CONDO is a collaborative exhibition by 46 galleries across 17 London spaces between 13 January — 10 February 2018. Condo takes its name from ‘condominium’ and is a large-scale collaborative exhibition of international galleries. Host galleries share their spaces with visiting galleries – either by co-curating an exhibition together, or dividing their galleries and allocating spaces. The initiative encourages the evaluation of existing models, pooling resources and acting communally to propose an environment that is more conducive for experimental gallery exhibitions to take place internationally.

Like A Little Disaster is proud to present “Risky Attachments”, a new collective project involving works by Andreas Ervik, Lara Joy Evans, Lauren Gault, Thomas Hämén, Jocelyn McGregor, Plasticity, Rustan Söderling, Ittah Yoda. L.A.L.D. is also very happy to present “Risky_Attachements / The_Guidebook”, an analog/ digital publication including interventions and contributions by all artists involved in the show + Penny Rafferty, Sebastian Rozemberg, Ferdinando Boero, Christina Gigliotti and L.A.L.D.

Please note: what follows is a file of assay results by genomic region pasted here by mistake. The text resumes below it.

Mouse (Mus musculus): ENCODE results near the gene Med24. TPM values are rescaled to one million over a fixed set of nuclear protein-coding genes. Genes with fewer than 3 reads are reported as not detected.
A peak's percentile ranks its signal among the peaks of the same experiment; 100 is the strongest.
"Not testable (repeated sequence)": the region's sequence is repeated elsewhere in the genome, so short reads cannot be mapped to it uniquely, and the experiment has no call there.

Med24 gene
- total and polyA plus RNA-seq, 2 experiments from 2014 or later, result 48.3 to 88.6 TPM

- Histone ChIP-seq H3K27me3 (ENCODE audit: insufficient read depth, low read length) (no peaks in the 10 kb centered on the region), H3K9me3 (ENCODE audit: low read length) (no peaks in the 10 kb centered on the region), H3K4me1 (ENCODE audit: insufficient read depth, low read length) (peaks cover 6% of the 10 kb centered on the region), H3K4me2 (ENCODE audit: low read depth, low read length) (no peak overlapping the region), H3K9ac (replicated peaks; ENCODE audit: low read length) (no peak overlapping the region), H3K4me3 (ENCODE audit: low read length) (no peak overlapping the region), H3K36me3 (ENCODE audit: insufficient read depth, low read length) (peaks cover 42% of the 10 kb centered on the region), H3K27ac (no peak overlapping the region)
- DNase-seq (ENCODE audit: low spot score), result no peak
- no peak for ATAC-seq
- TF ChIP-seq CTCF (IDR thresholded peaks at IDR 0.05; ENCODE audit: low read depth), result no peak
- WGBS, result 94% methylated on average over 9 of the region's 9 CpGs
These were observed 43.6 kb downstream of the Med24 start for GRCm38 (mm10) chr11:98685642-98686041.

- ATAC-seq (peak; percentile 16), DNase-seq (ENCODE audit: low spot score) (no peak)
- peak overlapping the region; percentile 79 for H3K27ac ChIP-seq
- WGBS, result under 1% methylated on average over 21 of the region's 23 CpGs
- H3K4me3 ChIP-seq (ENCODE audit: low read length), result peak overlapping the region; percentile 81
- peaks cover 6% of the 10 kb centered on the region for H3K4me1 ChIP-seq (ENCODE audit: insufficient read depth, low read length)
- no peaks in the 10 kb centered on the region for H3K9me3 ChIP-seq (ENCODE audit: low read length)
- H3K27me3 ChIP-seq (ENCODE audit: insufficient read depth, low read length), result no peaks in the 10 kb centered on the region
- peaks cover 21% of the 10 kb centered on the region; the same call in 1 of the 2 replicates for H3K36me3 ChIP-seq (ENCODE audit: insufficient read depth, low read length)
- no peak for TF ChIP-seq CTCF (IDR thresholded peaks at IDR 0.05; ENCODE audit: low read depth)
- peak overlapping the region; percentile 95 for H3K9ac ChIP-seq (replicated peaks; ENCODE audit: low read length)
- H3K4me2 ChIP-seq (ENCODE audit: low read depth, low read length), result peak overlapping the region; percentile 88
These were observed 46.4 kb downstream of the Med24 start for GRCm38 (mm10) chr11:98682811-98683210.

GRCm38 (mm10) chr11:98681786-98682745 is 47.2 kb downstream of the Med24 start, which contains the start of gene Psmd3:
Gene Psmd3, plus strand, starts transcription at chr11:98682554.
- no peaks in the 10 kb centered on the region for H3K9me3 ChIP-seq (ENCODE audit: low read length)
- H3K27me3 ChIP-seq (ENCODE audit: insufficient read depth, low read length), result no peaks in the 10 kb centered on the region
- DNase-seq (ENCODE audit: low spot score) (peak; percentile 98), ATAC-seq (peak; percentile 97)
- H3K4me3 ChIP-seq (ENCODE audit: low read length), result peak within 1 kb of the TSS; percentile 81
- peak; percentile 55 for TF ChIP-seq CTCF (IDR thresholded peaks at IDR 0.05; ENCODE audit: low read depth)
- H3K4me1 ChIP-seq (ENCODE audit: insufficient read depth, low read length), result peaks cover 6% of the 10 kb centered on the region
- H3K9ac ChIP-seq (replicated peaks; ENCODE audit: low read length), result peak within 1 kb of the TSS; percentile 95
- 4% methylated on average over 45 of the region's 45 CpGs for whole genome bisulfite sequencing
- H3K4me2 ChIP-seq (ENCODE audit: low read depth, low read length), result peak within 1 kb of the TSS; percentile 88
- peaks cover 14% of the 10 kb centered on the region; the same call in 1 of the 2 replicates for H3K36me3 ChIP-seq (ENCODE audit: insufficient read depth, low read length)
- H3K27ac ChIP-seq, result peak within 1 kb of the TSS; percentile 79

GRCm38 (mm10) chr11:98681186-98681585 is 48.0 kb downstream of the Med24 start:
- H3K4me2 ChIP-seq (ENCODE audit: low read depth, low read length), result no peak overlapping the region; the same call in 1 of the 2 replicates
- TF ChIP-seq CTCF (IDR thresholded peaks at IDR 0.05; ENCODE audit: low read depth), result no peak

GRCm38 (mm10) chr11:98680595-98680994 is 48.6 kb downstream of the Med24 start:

Art+Text Budapest is delighted to present the second solo exhibition of the young painter, Ádám Dallos. The exhibition titled Sounds from the Shelter presents a selection of dramatic paintings from the series Horses on Riverside alongside with two newer editions of the pink boy nudes from Slaughter Landscapes. Sounds from the riverside, songs from the stable, clatters from the shelter. The mute projections of the inner tornados of the soul, the birth of a new totem animal.

Hyun-Sook Song was born in 1952 and grew up in a mountain village in Korea. In 1972 she travelled to West Germany and soon after that she began to draw and to paint. In doing so she often gave voice to her nostalgic memories of her beloved motherland. Over several decades she created paintings with only a handful of motifs or themes: clay pots, silk ribbons draped around posts, or woven textiles hung on a
thread. 

Darren Bader’s third exhibition at Sadie Coles HQ, more or less, revolves around ideas of exchange, authorship, and the boundaries of the art object. In a series of installations, videos, and texts, Bader extends his use of the found object as a literal and conceptual fulcrum – deploying it as absurdist intervention and index of mundane reality.